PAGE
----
Washington remains unlikely to launch an unprovoked attack on Iran over its nuclear program. The US defence secretary Robert Gates has long argued that the potentially catastrophic risks of such action outweigh the gains, which are temporary at best. Therein lies the problem: Israel's voters have been told, to quote Mr. Netanyahu in 2006, that "it's 1938 and Iran is Germany." So they'll expect their leaders to act if Washington doesn't. After all, the very idea of Israel is that Jews can't depend on others to save them from annihilation, so if its citizens believe that Iran is a reincarnation of Auschwitz, they will demand action.
Alarmist Israeli rhetoric may be designed to press Washington, but it potentially paints Israel's own leaders into a corner. They, too, know that Iran is not the threat painted in the more apocalyptic rhetoric. A little over a year ago, Mr Barak said publicly that "Iran does not constitute an existential threat against Israel," adding that "Israel is strong, I don't see anyone who could pose an existential threat."
Then again, Barak had made clear to [the Atlantic's Jeffrey] Goldberg that he believed the greatest danger was that alarm at the idea of an Iranian nuclear weapon would prompt Israel's best and brightest to emigrate. If Israeli voters believe, as Goldberg suggests, that a "point of no return" was passed with the New Year and there are no air strikes in the spring, they may begin to doubt their government's ability to protect them.
But now some in the Israeli leadership are resetting the clock.
That notion -- that you can't whip up your own population into a fearful frenzy, then not do anything -- tracks with comments made in the past by top Israeli officials casting aside the "existential threat" meme. Along with Barak, former Mossad chief Efraim Halevy sounded a confident note in late 2009: "It is not within the power of Iran to destroy the state of Israel -- at best it can cause Israel grievous damage. Israel is indestructible."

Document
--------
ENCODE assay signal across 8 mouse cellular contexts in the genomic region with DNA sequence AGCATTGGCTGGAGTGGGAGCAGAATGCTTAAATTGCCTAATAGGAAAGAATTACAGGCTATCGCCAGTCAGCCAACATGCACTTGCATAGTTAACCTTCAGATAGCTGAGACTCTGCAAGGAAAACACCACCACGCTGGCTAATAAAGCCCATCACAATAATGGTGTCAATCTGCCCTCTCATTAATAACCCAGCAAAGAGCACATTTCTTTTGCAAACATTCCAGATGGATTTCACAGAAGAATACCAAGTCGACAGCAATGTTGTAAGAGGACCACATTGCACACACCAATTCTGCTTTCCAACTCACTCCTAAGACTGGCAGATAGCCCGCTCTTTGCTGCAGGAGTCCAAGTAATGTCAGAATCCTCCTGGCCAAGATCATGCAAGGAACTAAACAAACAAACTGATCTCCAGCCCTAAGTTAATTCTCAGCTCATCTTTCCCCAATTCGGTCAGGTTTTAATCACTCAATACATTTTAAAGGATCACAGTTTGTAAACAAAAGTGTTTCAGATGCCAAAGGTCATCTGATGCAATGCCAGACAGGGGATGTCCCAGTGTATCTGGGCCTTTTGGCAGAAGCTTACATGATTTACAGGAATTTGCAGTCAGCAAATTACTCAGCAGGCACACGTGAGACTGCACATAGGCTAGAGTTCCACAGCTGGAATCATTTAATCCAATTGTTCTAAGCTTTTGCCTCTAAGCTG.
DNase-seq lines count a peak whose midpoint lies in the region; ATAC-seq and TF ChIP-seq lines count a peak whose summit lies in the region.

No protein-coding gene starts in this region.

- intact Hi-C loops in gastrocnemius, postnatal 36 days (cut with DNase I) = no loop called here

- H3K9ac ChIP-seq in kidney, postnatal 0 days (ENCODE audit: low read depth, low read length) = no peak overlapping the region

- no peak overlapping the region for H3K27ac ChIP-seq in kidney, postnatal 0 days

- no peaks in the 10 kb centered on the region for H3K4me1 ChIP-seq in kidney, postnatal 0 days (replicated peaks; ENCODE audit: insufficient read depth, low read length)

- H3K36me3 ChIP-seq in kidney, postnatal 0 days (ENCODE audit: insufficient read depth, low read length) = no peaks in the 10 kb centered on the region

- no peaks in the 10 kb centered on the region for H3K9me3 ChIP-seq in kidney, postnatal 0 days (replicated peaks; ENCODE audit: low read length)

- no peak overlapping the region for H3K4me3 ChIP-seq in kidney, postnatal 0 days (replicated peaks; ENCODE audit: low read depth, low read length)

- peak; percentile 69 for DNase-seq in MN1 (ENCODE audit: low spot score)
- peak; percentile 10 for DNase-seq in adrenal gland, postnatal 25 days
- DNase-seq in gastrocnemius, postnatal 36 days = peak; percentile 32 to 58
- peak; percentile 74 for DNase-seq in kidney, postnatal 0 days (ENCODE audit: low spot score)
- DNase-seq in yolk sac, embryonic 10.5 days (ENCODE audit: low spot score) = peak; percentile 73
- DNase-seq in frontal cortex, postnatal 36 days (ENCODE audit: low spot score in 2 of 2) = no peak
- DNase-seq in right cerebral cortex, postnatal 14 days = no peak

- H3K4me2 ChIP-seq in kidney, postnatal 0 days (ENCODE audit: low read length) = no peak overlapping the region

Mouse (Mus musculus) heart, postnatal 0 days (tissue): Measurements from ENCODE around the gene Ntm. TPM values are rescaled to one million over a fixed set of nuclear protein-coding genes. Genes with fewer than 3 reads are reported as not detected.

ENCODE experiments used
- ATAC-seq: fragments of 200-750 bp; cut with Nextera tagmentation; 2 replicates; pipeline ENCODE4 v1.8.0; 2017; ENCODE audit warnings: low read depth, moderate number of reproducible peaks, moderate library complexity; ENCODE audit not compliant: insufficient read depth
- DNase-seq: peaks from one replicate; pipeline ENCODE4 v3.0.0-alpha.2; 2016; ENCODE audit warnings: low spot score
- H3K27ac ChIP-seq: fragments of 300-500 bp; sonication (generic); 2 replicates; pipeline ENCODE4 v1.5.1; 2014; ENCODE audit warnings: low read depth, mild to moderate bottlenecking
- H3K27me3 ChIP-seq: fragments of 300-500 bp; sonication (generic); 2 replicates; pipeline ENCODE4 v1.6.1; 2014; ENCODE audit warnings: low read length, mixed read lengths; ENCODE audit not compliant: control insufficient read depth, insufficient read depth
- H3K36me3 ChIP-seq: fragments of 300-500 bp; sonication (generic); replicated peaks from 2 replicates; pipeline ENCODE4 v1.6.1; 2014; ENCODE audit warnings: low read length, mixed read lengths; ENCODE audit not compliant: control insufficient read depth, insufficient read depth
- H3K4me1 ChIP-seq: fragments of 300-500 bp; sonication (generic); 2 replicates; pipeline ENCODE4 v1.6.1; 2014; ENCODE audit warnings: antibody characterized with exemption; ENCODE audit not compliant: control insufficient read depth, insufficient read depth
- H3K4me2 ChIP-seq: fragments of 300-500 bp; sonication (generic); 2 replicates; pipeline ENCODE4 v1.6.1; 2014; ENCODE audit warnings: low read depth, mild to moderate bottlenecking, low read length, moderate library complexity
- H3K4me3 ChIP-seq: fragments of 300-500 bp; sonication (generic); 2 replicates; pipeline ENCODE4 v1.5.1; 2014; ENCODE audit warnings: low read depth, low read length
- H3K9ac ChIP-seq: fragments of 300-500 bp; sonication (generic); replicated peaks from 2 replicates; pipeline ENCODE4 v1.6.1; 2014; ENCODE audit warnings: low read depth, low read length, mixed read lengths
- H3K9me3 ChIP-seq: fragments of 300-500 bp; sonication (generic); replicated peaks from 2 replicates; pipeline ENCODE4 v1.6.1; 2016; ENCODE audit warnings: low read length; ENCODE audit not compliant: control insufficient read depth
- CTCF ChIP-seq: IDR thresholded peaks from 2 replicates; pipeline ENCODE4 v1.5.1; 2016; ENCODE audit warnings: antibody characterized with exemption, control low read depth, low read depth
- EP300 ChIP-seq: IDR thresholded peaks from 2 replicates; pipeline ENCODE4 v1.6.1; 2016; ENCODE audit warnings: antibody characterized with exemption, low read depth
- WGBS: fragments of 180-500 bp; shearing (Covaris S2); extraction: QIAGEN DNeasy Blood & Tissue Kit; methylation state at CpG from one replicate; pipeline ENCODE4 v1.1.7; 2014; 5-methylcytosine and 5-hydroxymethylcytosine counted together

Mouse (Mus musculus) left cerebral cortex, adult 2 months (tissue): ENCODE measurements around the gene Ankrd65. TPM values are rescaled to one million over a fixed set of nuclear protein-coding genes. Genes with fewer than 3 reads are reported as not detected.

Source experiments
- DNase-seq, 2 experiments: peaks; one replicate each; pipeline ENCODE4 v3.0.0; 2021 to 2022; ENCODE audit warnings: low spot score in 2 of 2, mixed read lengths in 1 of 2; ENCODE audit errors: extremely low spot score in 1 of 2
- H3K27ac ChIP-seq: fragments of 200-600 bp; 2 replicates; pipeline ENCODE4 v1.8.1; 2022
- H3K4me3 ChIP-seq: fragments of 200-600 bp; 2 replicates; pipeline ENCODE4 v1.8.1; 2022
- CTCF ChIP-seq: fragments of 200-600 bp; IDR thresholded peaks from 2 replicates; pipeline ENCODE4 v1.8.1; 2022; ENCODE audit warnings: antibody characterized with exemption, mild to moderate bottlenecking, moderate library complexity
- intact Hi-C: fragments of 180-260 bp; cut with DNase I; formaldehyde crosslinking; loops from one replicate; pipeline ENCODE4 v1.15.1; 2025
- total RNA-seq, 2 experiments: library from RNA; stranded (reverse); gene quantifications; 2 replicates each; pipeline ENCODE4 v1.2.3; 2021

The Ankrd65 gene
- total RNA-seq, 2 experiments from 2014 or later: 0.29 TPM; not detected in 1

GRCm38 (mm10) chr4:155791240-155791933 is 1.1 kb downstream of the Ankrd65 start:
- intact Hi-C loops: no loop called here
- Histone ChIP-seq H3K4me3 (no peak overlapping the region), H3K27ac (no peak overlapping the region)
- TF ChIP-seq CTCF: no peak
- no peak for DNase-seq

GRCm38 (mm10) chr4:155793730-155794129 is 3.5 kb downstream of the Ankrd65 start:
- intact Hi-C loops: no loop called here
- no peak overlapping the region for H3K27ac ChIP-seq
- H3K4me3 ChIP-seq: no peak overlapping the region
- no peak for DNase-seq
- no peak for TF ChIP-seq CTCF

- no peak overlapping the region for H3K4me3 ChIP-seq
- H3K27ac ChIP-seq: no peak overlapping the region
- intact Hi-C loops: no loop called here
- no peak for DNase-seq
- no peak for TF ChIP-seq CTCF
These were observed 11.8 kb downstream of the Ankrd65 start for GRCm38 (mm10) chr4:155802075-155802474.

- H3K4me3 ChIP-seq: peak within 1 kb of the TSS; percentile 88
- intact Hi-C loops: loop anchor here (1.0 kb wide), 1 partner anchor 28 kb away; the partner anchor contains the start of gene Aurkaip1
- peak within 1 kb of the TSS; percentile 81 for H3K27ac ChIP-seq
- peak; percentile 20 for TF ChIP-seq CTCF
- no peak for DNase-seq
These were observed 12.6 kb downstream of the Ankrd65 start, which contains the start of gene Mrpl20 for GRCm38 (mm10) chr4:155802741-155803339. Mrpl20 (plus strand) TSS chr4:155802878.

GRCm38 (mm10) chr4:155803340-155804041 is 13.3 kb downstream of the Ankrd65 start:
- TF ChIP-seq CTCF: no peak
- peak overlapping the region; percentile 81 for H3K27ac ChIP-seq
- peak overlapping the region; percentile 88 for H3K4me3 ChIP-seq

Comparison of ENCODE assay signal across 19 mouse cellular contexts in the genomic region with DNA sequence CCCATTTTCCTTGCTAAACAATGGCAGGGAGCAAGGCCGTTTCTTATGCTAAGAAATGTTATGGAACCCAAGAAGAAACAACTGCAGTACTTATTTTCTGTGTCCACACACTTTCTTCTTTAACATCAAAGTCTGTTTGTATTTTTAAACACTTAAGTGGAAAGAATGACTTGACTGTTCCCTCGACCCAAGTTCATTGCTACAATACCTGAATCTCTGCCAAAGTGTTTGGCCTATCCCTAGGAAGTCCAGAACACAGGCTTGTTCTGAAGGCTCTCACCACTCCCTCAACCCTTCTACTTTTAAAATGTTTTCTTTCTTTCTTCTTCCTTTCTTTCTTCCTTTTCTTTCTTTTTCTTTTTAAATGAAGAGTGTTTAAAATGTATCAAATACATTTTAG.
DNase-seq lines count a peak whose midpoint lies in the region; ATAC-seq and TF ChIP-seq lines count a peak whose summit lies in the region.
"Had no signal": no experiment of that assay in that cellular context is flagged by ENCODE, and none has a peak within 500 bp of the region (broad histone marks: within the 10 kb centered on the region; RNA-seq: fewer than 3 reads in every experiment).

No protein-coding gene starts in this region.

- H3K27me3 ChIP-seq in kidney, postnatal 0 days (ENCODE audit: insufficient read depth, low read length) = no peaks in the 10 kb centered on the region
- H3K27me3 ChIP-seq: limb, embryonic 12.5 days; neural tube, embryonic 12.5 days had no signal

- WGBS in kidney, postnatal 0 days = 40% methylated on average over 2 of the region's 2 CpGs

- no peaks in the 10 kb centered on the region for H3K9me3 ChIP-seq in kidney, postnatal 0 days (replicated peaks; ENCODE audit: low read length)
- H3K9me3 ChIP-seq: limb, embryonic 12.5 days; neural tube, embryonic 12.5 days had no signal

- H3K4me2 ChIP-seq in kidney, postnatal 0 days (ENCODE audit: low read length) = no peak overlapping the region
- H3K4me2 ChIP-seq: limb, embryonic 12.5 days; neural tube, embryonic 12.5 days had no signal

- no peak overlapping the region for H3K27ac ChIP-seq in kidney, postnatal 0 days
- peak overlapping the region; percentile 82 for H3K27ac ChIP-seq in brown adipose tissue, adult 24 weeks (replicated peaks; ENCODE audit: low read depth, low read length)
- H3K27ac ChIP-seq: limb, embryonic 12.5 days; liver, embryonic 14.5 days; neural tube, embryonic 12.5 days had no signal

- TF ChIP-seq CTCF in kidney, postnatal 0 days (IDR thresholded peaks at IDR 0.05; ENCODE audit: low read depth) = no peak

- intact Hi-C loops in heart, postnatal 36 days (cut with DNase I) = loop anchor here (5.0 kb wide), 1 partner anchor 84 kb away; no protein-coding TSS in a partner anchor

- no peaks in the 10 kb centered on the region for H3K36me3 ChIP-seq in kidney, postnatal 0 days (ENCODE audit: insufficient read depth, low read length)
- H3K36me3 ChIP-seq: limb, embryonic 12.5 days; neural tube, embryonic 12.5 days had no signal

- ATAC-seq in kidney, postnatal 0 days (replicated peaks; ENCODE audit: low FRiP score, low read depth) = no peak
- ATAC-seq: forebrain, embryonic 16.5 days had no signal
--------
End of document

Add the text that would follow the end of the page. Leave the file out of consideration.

But there are other possibilities to consider, most of them speculative. Perhaps Israel was merely gloating about its covert actions against Iran. Many mainstream commentators suggest Israel is behind the Stuxnet computer worm that damaged Iranian centrifuges as well as a campaign of assassinations of Iranian nuclear scientists. Maybe, as Jim Lobe suggested to me in a conversation, there was some kind of quid pro quo between the U.S. and Israel over the public extension of Israel's nuclear clock.
There are certainly many pawns on the board to trade between Israel and the U.S. at the moment: an Israeli settlement freeze (whether including East Jerusalem or not), the fate of imprisoned Israeli spy Jonathan Pollard, a U.S. offer of an Israeli wish list of military hardware (as discussed in earlier failed talks on a freeze), or maybe even some sort of agreement for Israel to drop mounting preconditions for yet another round of direct talks. All are possibilities, though some quite unlikely.
It should be noted that the policy gaps between the U.S. and Israel, though in some cases significant, aren't deep enough to bely the observation that their relations remain strong. Coordination between the two countries is at a record high under Obama -- which, as Matt Duss points out, could be partially responsible for the delays in Iran's nuclear program. That these other chips are, in comparison, such small potatoes is why a deal can't be ruled out.
What is certain, though, is that Israel has taken it down a notch on Iran. With the Obama administration looking unlikely to strike Iran anyway, this will probably be a welcome development in Washington -- save, of course, for the hawks, who are still at it, full steam ahead.
Ali Gharib is a New York-based journalist who blogs daily on U.S.-Iran relations at LobeLog.com.